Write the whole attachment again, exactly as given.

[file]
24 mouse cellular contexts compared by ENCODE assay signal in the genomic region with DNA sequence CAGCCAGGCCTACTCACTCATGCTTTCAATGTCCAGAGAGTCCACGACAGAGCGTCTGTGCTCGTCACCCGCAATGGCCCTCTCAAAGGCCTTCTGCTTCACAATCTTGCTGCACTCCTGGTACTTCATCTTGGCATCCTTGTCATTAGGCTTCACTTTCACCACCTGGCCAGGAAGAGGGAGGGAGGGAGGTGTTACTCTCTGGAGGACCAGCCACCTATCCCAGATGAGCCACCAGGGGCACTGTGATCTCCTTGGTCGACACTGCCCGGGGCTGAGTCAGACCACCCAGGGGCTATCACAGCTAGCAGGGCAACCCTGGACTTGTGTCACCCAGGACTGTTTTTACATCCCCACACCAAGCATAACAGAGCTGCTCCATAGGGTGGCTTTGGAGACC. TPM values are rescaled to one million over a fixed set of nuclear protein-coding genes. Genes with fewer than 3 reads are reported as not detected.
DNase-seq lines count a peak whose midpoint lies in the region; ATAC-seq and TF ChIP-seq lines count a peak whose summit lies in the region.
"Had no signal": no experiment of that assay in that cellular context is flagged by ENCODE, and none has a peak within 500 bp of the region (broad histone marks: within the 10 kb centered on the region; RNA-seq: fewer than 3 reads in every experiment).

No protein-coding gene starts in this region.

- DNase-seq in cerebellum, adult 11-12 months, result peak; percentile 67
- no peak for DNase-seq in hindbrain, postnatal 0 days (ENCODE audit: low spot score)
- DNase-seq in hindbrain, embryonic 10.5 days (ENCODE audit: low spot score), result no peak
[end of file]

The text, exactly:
24 mouse cellular contexts compared by ENCODE assay signal in the genomic region with DNA sequence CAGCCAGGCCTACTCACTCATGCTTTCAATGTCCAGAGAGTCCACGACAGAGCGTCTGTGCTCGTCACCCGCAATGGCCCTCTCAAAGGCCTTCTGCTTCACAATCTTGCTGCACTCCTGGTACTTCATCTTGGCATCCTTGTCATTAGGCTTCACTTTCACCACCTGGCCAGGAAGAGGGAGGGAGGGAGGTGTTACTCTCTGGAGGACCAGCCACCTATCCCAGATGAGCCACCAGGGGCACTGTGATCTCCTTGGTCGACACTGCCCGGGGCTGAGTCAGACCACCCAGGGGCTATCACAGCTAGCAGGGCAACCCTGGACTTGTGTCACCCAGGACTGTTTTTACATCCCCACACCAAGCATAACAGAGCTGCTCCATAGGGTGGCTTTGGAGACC. TPM values are rescaled to one million over a fixed set of nuclear protein-coding genes. Genes with fewer than 3 reads are reported as not detected.
DNase-seq lines count a peak whose midpoint lies in the region; ATAC-seq and TF ChIP-seq lines count a peak whose summit lies in the region.
"Had no signal": no experiment of that assay in that cellular context is flagged by ENCODE, and none has a peak within 500 bp of the region (broad histone marks: within the 10 kb centered on the region; RNA-seq: fewer than 3 reads in every experiment).

No protein-coding gene starts in this region.

- DNase-seq in cerebellum, adult 11-12 months, result peak; percentile 67
- no peak for DNase-seq in hindbrain, postnatal 0 days (ENCODE audit: low spot score)
- DNase-seq in hindbrain, embryonic 10.5 days (ENCODE audit: low spot score), result no peak